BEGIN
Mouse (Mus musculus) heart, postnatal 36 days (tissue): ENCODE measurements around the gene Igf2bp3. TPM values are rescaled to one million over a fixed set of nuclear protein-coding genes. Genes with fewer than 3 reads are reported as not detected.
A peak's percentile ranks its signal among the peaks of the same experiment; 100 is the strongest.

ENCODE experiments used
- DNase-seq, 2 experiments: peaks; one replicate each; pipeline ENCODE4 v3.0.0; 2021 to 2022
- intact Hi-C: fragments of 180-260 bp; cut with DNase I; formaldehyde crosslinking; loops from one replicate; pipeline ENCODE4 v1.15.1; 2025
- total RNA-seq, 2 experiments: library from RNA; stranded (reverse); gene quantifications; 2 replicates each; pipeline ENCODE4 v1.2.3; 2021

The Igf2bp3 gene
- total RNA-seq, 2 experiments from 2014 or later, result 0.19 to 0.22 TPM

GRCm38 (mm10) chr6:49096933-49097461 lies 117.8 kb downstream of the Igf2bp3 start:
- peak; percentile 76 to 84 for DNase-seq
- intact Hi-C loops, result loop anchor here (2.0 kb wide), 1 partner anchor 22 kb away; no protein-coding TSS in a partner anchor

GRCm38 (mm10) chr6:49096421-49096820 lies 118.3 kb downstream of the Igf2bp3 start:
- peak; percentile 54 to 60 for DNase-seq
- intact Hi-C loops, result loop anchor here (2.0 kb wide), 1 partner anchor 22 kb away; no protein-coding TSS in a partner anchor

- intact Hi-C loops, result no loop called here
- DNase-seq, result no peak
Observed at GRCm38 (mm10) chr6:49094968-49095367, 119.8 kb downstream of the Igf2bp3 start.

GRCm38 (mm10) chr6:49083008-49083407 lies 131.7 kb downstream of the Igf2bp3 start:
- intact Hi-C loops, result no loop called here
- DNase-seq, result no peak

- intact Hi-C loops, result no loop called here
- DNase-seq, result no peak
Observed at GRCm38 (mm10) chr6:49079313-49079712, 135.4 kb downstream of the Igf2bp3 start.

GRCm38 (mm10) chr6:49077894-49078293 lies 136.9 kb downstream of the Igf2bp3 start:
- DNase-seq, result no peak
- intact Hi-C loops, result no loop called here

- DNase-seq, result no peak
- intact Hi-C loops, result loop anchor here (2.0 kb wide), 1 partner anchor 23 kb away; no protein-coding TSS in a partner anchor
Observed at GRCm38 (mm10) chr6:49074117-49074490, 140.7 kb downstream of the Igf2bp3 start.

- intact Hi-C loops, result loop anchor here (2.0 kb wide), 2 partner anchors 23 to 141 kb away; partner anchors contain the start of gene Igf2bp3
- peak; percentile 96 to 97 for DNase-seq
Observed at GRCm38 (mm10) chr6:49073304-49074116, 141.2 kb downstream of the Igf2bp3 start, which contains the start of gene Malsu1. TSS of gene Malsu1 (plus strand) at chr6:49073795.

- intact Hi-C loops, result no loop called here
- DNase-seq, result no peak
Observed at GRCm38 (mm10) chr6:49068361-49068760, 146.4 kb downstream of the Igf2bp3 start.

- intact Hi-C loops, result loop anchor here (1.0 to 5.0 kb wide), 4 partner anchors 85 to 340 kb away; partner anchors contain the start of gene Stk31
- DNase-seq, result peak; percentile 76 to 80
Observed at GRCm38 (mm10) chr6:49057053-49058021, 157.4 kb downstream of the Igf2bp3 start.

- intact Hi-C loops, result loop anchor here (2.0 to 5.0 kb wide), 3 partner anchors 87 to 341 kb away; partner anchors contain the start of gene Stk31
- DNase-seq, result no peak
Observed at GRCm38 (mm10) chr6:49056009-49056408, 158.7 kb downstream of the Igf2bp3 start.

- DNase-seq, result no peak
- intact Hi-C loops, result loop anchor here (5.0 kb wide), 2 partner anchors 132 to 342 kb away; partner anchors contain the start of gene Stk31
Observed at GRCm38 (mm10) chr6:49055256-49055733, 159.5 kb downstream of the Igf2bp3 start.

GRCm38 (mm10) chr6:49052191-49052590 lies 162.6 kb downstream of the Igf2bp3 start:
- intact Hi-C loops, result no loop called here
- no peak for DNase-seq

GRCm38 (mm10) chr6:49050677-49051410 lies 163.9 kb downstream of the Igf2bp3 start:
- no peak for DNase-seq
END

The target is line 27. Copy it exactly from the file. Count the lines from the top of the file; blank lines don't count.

- DNase-seq, result no peak